Students Rarely Frequent Museums

News Feature

In a glossy brochure given to all members of the Class of 1998, President Neil L. Rudenstine puts in a strong pitch for the University museums.

"Harvard's resources in the arts and sciences are...among the most diverse and extensive of any university in the world," he writes. "It is my hope this publication will encourage [students to]...use these resources to enrich their knowledge of our civilization and the world around us."

But for many students, the 32-page booklet was the last thing they heard about the University's museums. While some use them for classwork, few come just to browse.

"The resources we have are amazing," says Adi Krause '95. "It's a shame more students don't make use of them."

Harvard's museums are mostly set up for academic use, and few work to draw casual visitors. For some museums, there is debate about their proper mission in the University community: tourism, teaching or research?

Some students say that if they had a better idea of what is available, they would visit the museums more often. Many, however, say they just don't have time to see exhibits, even on their own campus.


"People here have a set list of activities and it's hard to find time to do anything outside of them," says David C. Gordon '96, who says he has been to the Fogg just once and would like to see more.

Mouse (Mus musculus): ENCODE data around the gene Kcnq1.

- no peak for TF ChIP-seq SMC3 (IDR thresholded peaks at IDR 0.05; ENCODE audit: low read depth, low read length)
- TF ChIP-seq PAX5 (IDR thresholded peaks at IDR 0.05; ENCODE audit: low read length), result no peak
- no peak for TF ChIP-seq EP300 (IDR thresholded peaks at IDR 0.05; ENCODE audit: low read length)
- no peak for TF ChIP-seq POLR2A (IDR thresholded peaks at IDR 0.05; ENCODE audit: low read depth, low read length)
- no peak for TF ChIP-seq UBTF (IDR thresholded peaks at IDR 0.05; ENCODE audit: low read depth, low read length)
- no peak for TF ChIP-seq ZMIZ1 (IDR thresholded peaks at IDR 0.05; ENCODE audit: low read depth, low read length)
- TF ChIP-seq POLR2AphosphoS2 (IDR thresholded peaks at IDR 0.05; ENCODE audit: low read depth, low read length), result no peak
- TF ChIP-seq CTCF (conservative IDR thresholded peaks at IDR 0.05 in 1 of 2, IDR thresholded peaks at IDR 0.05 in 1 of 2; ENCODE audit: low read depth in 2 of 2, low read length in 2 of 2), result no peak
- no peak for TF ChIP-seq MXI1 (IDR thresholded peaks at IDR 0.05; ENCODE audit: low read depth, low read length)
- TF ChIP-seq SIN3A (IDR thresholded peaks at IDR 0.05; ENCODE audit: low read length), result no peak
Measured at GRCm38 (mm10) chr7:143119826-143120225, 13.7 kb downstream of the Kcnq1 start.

Last year, people visited Harvard's three art museums 82,379 times, according to Cynthia Freedman of the museums' public relations office.

Of these visits to the Fogg, the Busch-Reisinger and the Sackler Museums, just 6,200, less than eight percent, were by Harvard graduate and undergraduate students. Based on interviews with students, the number of students visiting is likely even lower for Harvard's non-art oriented museums, like the Peabody Museum and Museum of Comparative Zoology.

"There's a group who consistently uses the museums but there's a large population of students who don't," says Tara B. Reddy '96, a fine arts concentrator and member of the steering committee of the Friends of the University Art Museums.

"I think it's sort of a tragedy," she says. "The Fogg especially and the art museums as a whole are one of the most important art museums in the country."

Albert P. Turco '96, for instance, has never stepped in a University museum, though his younger sister once came to see the Fogg.

He probably missed the collections because of "lack of interest," he says. "You don't get a lot of art background in public high you really don't have generally any interest."

Still, most students seem to get a chance to visit a Harvard art museum at least once before graduaation.

Jesse G. Lichtenstein '98 came to the Fogg early in the year. "I had some free time and I decided to stop by. I like art a lot," he says. The Fogg has "a lot of good examples of different styles," he says.

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